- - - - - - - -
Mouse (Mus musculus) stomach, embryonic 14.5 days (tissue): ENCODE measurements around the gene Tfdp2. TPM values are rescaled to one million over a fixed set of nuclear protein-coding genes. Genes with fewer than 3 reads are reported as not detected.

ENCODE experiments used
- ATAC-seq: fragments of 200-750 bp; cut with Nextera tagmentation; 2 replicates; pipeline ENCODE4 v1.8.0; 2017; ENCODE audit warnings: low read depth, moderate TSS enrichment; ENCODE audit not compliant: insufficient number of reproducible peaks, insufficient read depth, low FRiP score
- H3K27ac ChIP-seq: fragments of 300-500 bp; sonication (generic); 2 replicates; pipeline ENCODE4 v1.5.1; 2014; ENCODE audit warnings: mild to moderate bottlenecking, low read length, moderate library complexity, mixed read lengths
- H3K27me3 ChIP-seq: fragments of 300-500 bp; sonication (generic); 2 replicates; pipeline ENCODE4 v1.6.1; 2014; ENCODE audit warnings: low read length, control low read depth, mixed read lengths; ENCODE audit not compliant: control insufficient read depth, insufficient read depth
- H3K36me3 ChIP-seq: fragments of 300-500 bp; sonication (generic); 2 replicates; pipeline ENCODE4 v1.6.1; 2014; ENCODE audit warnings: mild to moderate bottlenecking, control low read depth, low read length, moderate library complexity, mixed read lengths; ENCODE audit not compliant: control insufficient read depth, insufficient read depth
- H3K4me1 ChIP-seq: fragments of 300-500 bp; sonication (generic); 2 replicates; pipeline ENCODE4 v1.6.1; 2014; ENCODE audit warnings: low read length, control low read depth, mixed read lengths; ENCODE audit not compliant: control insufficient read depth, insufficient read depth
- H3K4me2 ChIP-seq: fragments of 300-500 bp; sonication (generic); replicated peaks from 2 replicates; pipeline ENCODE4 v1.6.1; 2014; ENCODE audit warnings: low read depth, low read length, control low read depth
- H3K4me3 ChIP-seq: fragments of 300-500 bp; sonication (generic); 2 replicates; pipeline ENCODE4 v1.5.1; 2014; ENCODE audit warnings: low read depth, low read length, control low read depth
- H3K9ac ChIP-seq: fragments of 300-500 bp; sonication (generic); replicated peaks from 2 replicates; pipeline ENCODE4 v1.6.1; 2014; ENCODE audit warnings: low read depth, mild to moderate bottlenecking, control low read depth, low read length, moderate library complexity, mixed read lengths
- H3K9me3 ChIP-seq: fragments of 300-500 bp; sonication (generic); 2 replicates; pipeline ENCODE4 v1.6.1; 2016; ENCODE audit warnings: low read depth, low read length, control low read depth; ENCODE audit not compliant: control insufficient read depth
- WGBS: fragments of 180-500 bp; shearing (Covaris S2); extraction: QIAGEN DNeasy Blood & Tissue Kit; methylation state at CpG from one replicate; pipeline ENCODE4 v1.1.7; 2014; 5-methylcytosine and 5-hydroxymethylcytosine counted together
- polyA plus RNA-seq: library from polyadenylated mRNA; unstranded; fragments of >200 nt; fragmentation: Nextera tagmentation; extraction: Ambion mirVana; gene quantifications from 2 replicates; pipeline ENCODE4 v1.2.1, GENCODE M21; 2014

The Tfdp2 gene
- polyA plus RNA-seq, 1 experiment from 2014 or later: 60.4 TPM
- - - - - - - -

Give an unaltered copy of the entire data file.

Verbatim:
Mouse (Mus musculus) stomach, embryonic 14.5 days (tissue): ENCODE measurements around the gene Tfdp2. TPM values are rescaled to one million over a fixed set of nuclear protein-coding genes. Genes with fewer than 3 reads are reported as not detected.

ENCODE experiments used
- ATAC-seq: fragments of 200-750 bp; cut with Nextera tagmentation; 2 replicates; pipeline ENCODE4 v1.8.0; 2017; ENCODE audit warnings: low read depth, moderate TSS enrichment; ENCODE audit not compliant: insufficient number of reproducible peaks, insufficient read depth, low FRiP score
- H3K27ac ChIP-seq: fragments of 300-500 bp; sonication (generic); 2 replicates; pipeline ENCODE4 v1.5.1; 2014; ENCODE audit warnings: mild to moderate bottlenecking, low read length, moderate library complexity, mixed read lengths
- H3K27me3 ChIP-seq: fragments of 300-500 bp; sonication (generic); 2 replicates; pipeline ENCODE4 v1.6.1; 2014; ENCODE audit warnings: low read length, control low read depth, mixed read lengths; ENCODE audit not compliant: control insufficient read depth, insufficient read depth
- H3K36me3 ChIP-seq: fragments of 300-500 bp; sonication (generic); 2 replicates; pipeline ENCODE4 v1.6.1; 2014; ENCODE audit warnings: mild to moderate bottlenecking, control low read depth, low read length, moderate library complexity, mixed read lengths; ENCODE audit not compliant: control insufficient read depth, insufficient read depth
- H3K4me1 ChIP-seq: fragments of 300-500 bp; sonication (generic); 2 replicates; pipeline ENCODE4 v1.6.1; 2014; ENCODE audit warnings: low read length, control low read depth, mixed read lengths; ENCODE audit not compliant: control insufficient read depth, insufficient read depth
- H3K4me2 ChIP-seq: fragments of 300-500 bp; sonication (generic); replicated peaks from 2 replicates; pipeline ENCODE4 v1.6.1; 2014; ENCODE audit warnings: low read depth, low read length, control low read depth
- H3K4me3 ChIP-seq: fragments of 300-500 bp; sonication (generic); 2 replicates; pipeline ENCODE4 v1.5.1; 2014; ENCODE audit warnings: low read depth, low read length, control low read depth
- H3K9ac ChIP-seq: fragments of 300-500 bp; sonication (generic); replicated peaks from 2 replicates; pipeline ENCODE4 v1.6.1; 2014; ENCODE audit warnings: low read depth, mild to moderate bottlenecking, control low read depth, low read length, moderate library complexity, mixed read lengths
- H3K9me3 ChIP-seq: fragments of 300-500 bp; sonication (generic); 2 replicates; pipeline ENCODE4 v1.6.1; 2016; ENCODE audit warnings: low read depth, low read length, control low read depth; ENCODE audit not compliant: control insufficient read depth
- WGBS: fragments of 180-500 bp; shearing (Covaris S2); extraction: QIAGEN DNeasy Blood & Tissue Kit; methylation state at CpG from one replicate; pipeline ENCODE4 v1.1.7; 2014; 5-methylcytosine and 5-hydroxymethylcytosine counted together
- polyA plus RNA-seq: library from polyadenylated mRNA; unstranded; fragments of >200 nt; fragmentation: Nextera tagmentation; extraction: Ambion mirVana; gene quantifications from 2 replicates; pipeline ENCODE4 v1.2.1, GENCODE M21; 2014

The Tfdp2 gene
- polyA plus RNA-seq, 1 experiment from 2014 or later: 60.4 TPM